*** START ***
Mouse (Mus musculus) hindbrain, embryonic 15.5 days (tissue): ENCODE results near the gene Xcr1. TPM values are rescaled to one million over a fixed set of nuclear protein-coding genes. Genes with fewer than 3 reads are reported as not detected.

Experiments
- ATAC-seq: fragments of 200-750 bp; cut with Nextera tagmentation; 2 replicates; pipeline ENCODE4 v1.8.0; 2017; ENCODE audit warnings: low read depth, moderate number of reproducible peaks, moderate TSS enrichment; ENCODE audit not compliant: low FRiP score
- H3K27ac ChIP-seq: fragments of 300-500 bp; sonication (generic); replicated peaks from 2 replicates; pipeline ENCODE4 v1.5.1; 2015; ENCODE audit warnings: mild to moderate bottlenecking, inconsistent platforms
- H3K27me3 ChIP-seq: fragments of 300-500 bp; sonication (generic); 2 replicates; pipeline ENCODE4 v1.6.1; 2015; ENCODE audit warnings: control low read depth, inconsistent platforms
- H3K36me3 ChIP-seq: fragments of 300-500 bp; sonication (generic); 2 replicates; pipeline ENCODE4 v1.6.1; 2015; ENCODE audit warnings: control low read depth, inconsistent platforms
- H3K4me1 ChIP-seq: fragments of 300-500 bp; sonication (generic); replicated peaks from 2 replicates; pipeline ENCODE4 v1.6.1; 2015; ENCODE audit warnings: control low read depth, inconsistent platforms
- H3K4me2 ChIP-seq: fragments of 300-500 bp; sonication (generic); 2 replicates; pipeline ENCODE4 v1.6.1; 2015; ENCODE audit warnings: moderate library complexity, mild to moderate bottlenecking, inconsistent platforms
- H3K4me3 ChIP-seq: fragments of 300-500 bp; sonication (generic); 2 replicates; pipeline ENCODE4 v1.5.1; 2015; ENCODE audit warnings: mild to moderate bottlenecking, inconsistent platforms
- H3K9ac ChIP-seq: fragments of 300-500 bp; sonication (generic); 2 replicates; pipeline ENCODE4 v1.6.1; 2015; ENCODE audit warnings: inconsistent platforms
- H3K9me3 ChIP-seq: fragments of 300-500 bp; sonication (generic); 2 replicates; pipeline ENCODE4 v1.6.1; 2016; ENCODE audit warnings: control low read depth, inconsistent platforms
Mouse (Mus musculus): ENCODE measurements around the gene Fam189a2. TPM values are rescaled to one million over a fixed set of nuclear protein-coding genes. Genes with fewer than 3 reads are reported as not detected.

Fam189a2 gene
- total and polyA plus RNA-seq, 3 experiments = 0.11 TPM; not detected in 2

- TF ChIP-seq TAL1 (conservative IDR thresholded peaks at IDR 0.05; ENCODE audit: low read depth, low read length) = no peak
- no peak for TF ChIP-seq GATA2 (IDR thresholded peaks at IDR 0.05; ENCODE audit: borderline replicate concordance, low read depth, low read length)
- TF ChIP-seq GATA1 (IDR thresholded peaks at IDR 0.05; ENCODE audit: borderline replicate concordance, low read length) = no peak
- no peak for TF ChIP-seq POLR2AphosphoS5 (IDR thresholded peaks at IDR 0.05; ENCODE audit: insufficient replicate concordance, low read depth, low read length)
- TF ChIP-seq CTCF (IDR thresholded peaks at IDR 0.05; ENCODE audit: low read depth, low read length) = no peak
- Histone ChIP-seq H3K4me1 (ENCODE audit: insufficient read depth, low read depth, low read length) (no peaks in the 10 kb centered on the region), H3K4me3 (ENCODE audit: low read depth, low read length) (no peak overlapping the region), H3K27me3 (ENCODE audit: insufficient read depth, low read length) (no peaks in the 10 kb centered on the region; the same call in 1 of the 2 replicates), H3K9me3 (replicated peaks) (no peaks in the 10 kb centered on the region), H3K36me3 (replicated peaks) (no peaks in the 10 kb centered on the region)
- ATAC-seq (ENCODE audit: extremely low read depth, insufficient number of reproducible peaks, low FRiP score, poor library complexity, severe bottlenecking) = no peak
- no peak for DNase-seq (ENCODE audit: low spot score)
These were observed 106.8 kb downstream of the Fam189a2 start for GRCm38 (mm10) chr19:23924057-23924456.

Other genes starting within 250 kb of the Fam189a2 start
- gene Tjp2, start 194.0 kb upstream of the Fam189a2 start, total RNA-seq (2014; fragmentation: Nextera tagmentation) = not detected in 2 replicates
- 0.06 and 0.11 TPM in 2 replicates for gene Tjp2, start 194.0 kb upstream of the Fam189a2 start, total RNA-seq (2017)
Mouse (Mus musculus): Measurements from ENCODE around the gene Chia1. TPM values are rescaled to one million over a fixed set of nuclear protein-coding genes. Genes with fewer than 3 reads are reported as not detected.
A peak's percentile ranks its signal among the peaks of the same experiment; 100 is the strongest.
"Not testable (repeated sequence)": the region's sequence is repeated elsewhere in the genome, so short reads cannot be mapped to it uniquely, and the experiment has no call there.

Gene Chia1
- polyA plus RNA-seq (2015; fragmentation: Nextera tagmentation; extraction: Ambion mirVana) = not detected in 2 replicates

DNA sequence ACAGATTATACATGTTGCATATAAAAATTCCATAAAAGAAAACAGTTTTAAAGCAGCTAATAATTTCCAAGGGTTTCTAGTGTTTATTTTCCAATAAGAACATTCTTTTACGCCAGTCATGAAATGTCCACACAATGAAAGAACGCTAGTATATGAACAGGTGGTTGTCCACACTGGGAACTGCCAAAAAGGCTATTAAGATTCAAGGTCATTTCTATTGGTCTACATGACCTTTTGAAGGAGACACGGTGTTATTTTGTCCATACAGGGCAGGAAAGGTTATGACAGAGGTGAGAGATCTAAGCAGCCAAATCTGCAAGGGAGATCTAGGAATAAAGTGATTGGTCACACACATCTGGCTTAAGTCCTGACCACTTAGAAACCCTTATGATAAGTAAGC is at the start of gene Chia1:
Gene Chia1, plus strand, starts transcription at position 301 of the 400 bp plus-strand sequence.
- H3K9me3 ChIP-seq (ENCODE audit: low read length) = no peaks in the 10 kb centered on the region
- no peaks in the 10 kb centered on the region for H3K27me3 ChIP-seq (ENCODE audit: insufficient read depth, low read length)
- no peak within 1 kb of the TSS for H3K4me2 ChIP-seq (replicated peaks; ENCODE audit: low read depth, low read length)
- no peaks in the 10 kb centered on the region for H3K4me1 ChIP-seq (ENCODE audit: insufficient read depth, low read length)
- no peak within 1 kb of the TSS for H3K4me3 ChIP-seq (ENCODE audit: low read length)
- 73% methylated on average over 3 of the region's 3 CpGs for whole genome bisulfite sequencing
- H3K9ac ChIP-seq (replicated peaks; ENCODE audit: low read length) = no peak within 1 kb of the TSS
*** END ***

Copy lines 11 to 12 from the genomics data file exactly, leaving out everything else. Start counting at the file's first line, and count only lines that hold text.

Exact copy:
- H3K9me3 ChIP-seq: fragments of 300-500 bp; sonication (generic); 2 replicates; pipeline ENCODE4 v1.6.1; 2016; ENCODE audit warnings: control low read depth, inconsistent platforms
Mouse (Mus musculus): ENCODE measurements around the gene Fam189a2. TPM values are rescaled to one million over a fixed set of nuclear protein-coding genes. Genes with fewer than 3 reads are reported as not detected.